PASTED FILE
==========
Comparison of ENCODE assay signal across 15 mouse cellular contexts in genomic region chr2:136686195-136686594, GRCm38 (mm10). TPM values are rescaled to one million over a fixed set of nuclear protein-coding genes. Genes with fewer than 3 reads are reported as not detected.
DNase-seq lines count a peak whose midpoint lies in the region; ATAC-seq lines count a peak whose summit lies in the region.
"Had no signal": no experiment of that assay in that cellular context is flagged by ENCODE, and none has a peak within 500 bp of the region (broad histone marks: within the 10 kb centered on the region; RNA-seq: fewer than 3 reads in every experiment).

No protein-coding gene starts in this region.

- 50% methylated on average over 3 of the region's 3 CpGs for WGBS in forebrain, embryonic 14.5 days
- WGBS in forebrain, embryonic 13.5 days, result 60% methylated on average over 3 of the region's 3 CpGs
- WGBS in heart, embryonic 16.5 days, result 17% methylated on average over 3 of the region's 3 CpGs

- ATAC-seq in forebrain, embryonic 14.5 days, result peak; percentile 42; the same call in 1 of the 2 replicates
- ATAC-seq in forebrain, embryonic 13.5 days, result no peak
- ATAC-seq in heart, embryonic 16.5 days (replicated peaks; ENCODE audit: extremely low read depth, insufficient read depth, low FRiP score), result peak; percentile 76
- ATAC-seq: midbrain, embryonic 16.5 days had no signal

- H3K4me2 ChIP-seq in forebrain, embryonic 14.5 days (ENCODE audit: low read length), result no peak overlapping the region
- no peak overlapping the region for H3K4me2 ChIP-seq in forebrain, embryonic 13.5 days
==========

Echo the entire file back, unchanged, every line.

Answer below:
Comparison of ENCODE assay signal across 15 mouse cellular contexts in genomic region chr2:136686195-136686594, GRCm38 (mm10). TPM values are rescaled to one million over a fixed set of nuclear protein-coding genes. Genes with fewer than 3 reads are reported as not detected.
DNase-seq lines count a peak whose midpoint lies in the region; ATAC-seq lines count a peak whose summit lies in the region.
"Had no signal": no experiment of that assay in that cellular context is flagged by ENCODE, and none has a peak within 500 bp of the region (broad histone marks: within the 10 kb centered on the region; RNA-seq: fewer than 3 reads in every experiment).

No protein-coding gene starts in this region.

- 50% methylated on average over 3 of the region's 3 CpGs for WGBS in forebrain, embryonic 14.5 days
- WGBS in forebrain, embryonic 13.5 days, result 60% methylated on average over 3 of the region's 3 CpGs
- WGBS in heart, embryonic 16.5 days, result 17% methylated on average over 3 of the region's 3 CpGs

- ATAC-seq in forebrain, embryonic 14.5 days, result peak; percentile 42; the same call in 1 of the 2 replicates
- ATAC-seq in forebrain, embryonic 13.5 days, result no peak
- ATAC-seq in heart, embryonic 16.5 days (replicated peaks; ENCODE audit: extremely low read depth, insufficient read depth, low FRiP score), result peak; percentile 76
- ATAC-seq: midbrain, embryonic 16.5 days had no signal

- H3K4me2 ChIP-seq in forebrain, embryonic 14.5 days (ENCODE audit: low read length), result no peak overlapping the region
- no peak overlapping the region for H3K4me2 ChIP-seq in forebrain, embryonic 13.5 days